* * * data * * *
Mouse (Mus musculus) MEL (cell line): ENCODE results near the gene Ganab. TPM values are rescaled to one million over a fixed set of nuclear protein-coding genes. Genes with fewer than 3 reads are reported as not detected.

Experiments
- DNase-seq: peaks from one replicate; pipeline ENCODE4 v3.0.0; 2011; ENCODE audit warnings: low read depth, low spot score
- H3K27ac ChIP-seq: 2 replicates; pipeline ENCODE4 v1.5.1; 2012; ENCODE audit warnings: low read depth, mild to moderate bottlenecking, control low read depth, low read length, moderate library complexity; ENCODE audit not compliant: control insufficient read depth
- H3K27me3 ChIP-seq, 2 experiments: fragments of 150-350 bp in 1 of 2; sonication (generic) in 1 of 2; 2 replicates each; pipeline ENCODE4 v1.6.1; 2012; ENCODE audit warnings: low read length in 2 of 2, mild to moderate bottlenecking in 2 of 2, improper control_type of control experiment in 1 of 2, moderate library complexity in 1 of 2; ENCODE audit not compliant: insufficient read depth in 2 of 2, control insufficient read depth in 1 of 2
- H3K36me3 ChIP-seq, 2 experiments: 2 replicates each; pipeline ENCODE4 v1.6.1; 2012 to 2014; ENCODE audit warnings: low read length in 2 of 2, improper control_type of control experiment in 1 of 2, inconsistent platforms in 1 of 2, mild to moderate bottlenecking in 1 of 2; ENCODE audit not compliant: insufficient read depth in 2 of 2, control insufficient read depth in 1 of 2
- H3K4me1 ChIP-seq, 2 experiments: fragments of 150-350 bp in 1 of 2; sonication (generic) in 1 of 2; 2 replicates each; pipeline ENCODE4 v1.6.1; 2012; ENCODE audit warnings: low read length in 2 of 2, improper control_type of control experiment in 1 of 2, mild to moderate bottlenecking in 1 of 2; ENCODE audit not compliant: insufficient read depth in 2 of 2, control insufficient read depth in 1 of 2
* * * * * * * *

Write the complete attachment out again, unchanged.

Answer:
Mouse (Mus musculus) MEL (cell line): ENCODE results near the gene Ganab. TPM values are rescaled to one million over a fixed set of nuclear protein-coding genes. Genes with fewer than 3 reads are reported as not detected.

Experiments
- DNase-seq: peaks from one replicate; pipeline ENCODE4 v3.0.0; 2011; ENCODE audit warnings: low read depth, low spot score
- H3K27ac ChIP-seq: 2 replicates; pipeline ENCODE4 v1.5.1; 2012; ENCODE audit warnings: low read depth, mild to moderate bottlenecking, control low read depth, low read length, moderate library complexity; ENCODE audit not compliant: control insufficient read depth
- H3K27me3 ChIP-seq, 2 experiments: fragments of 150-350 bp in 1 of 2; sonication (generic) in 1 of 2; 2 replicates each; pipeline ENCODE4 v1.6.1; 2012; ENCODE audit warnings: low read length in 2 of 2, mild to moderate bottlenecking in 2 of 2, improper control_type of control experiment in 1 of 2, moderate library complexity in 1 of 2; ENCODE audit not compliant: insufficient read depth in 2 of 2, control insufficient read depth in 1 of 2
- H3K36me3 ChIP-seq, 2 experiments: 2 replicates each; pipeline ENCODE4 v1.6.1; 2012 to 2014; ENCODE audit warnings: low read length in 2 of 2, improper control_type of control experiment in 1 of 2, inconsistent platforms in 1 of 2, mild to moderate bottlenecking in 1 of 2; ENCODE audit not compliant: insufficient read depth in 2 of 2, control insufficient read depth in 1 of 2
- H3K4me1 ChIP-seq, 2 experiments: fragments of 150-350 bp in 1 of 2; sonication (generic) in 1 of 2; 2 replicates each; pipeline ENCODE4 v1.6.1; 2012; ENCODE audit warnings: low read length in 2 of 2, improper control_type of control experiment in 1 of 2, mild to moderate bottlenecking in 1 of 2; ENCODE audit not compliant: insufficient read depth in 2 of 2, control insufficient read depth in 1 of 2